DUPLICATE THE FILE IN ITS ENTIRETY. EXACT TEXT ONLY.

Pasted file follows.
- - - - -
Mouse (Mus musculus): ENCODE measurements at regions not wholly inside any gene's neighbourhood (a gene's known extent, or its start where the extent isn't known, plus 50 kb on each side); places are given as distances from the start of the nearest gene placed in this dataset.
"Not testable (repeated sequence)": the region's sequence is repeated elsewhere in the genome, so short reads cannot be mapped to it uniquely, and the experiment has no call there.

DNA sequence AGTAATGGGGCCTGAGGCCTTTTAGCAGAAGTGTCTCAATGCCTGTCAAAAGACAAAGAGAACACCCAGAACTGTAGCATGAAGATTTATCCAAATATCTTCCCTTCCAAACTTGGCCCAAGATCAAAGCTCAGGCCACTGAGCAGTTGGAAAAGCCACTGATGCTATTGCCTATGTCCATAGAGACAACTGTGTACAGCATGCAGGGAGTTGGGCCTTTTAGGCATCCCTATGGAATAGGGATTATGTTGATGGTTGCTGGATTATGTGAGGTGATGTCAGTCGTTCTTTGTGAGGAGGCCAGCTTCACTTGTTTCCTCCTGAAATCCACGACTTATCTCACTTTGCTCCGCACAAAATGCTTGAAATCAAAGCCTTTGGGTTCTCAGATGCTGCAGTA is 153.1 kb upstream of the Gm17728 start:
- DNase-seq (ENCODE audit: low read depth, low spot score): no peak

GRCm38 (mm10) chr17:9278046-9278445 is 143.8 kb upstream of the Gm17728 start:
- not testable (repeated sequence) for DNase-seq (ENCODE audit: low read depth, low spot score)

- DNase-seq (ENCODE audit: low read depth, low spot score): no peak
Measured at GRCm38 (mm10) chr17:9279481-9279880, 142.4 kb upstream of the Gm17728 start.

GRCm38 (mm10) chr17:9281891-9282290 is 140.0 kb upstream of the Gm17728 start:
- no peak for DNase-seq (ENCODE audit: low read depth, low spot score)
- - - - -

Mouse (Mus musculus): ENCODE measurements at regions not wholly inside any gene's neighbourhood (a gene's known extent, or its start where the extent isn't known, plus 50 kb on each side); places are given as distances from the start of the nearest gene placed in this dataset.
"Not testable (repeated sequence)": the region's sequence is repeated elsewhere in the genome, so short reads cannot be mapped to it uniquely, and the experiment has no call there.

DNA sequence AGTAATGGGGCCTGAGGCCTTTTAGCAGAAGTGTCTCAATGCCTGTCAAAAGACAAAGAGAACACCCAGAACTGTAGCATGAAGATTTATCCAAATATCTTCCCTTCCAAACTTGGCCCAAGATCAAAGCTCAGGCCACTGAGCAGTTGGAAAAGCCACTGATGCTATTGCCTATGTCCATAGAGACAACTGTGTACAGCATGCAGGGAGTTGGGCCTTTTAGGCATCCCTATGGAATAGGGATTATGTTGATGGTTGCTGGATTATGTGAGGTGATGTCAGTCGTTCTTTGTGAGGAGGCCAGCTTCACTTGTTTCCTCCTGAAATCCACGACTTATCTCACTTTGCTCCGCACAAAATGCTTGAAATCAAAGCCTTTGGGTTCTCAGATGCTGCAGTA is 153.1 kb upstream of the Gm17728 start:
- DNase-seq (ENCODE audit: low read depth, low spot score): no peak

GRCm38 (mm10) chr17:9278046-9278445 is 143.8 kb upstream of the Gm17728 start:
- not testable (repeated sequence) for DNase-seq (ENCODE audit: low read depth, low spot score)

- DNase-seq (ENCODE audit: low read depth, low spot score): no peak
Measured at GRCm38 (mm10) chr17:9279481-9279880, 142.4 kb upstream of the Gm17728 start.

GRCm38 (mm10) chr17:9281891-9282290 is 140.0 kb upstream of the Gm17728 start:
- no peak for DNase-seq (ENCODE audit: low read depth, low spot score)